Investigators in Anderson County say that the overuse of insect foggers may have caused the death of a 10 month old boy who died Sunday of cardiac arrest after experiencing trouble breathing. The baby’s mother and two year old brother are currently hospitalized after experiencing respiratory distress. Authorities discovered that the mother overused insect foggers in the family’s small rental trailer. Managing Director of the Palmetto Poison Center Jill Michels says far too often people do not carefully read the label directions on the pesticides they use in their homes.
“That is the safest and easy way people can use these products. I often have to counsel people on making sure the product that want to use in the home is specifically for home use and not outside use. Many people use these products and don’t read the directions.”
Michels says normally persons should vacate their homes for a period of time once a fogger is released in their dwelling places. “The fogger labels do tell you how to release the product based on the size of the area that is to be covered. It also gives directions on leaving the area and when you can come back, and if you need to do anything like open a window or door after you come back from the set amount of hours after you release the fogger.”
Michels says persons should be extra careful in using pesticides in homes around small children and persons who may have chronic respiratory problems. Michels says quite often people lay out pesticides in plain site in homes where toddlers are moving about. “We often get calls about boric acid because people tend to put that in the corners of their house in the rooms or along the baseboards. We always get calls about toddlers and young children who are crawling and getting their hands in the boric acid and putting their hand sin their mouths. I would ask that anything you need to physically put out into a room that is accessible to touch and taste not to use when you have young children in the home.”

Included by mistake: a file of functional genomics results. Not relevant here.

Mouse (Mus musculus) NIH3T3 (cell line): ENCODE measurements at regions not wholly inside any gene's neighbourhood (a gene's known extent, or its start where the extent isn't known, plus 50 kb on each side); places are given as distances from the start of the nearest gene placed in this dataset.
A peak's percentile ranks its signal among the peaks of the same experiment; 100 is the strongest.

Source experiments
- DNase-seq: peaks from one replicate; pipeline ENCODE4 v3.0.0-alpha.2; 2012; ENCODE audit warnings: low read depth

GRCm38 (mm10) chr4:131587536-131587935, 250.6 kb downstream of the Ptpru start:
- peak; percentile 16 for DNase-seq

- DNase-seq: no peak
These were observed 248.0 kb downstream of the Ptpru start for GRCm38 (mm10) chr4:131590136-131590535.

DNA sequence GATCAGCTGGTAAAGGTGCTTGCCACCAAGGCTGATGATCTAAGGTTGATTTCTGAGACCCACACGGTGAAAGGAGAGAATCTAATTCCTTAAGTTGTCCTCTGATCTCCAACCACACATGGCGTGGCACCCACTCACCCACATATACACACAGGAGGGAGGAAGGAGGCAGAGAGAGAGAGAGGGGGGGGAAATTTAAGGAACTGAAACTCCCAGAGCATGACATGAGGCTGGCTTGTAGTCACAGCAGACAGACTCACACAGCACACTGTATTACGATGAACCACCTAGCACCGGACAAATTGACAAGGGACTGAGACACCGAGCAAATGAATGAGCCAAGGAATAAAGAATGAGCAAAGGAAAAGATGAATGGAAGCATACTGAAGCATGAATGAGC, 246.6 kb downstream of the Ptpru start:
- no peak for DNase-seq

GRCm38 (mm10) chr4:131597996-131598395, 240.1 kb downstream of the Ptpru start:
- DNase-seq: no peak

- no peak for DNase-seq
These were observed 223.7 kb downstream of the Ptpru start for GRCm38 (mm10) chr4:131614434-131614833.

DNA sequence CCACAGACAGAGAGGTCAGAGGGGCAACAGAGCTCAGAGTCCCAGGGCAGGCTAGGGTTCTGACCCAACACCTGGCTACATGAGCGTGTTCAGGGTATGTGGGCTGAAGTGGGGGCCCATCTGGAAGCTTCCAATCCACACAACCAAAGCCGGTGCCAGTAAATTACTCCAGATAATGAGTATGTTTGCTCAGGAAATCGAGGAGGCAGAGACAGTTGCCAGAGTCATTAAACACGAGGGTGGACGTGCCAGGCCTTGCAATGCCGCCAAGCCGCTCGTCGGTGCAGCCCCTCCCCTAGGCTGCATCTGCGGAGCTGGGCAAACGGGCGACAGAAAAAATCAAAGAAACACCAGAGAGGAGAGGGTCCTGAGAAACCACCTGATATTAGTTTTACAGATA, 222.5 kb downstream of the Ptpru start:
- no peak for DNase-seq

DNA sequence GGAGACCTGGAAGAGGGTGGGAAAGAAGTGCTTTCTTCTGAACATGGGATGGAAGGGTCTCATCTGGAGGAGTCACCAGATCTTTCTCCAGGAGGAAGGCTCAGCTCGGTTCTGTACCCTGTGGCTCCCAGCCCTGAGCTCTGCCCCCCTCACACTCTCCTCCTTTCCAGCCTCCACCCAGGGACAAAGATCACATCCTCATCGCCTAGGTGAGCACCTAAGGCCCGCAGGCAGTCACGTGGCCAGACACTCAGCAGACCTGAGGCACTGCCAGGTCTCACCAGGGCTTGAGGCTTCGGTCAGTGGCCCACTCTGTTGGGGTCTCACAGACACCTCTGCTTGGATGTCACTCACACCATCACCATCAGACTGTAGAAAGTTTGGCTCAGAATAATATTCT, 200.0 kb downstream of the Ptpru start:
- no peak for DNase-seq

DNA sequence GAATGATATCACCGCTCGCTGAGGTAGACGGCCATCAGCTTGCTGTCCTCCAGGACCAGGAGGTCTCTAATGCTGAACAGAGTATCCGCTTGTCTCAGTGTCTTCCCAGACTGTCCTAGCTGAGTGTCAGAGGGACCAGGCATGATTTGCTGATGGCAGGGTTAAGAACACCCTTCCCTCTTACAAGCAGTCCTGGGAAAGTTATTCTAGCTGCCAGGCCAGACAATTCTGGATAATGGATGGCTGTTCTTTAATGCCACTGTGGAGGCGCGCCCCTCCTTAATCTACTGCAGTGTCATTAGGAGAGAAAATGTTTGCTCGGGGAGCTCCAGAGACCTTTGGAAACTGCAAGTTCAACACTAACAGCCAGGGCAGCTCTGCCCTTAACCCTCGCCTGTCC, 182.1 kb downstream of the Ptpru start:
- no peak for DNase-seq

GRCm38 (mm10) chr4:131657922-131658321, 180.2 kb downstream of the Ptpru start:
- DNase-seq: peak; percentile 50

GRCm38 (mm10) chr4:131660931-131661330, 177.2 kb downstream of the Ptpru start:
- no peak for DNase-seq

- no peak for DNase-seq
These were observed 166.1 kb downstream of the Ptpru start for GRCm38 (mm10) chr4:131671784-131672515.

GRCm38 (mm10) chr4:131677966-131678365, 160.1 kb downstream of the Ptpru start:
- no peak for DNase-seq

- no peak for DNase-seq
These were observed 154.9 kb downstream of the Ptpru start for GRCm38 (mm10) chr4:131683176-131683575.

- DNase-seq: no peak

Michels says in any emergency situation involving children and pesticides, limiting exposure is of great importance. “If the child’s got it on the skin, put them in the bathtub to wash their skin. Change their clothes. What we want to do is limit exposure. So if it takes washing the skin, changing the clothes, getting fresh air, that is what you want to do first. The Poison Center they call always call. We’re 24-7, but definitely if breathing problems are involved they need to call 9-1-1.”
The Palmetto Poison Center number is 1-800-222-1222.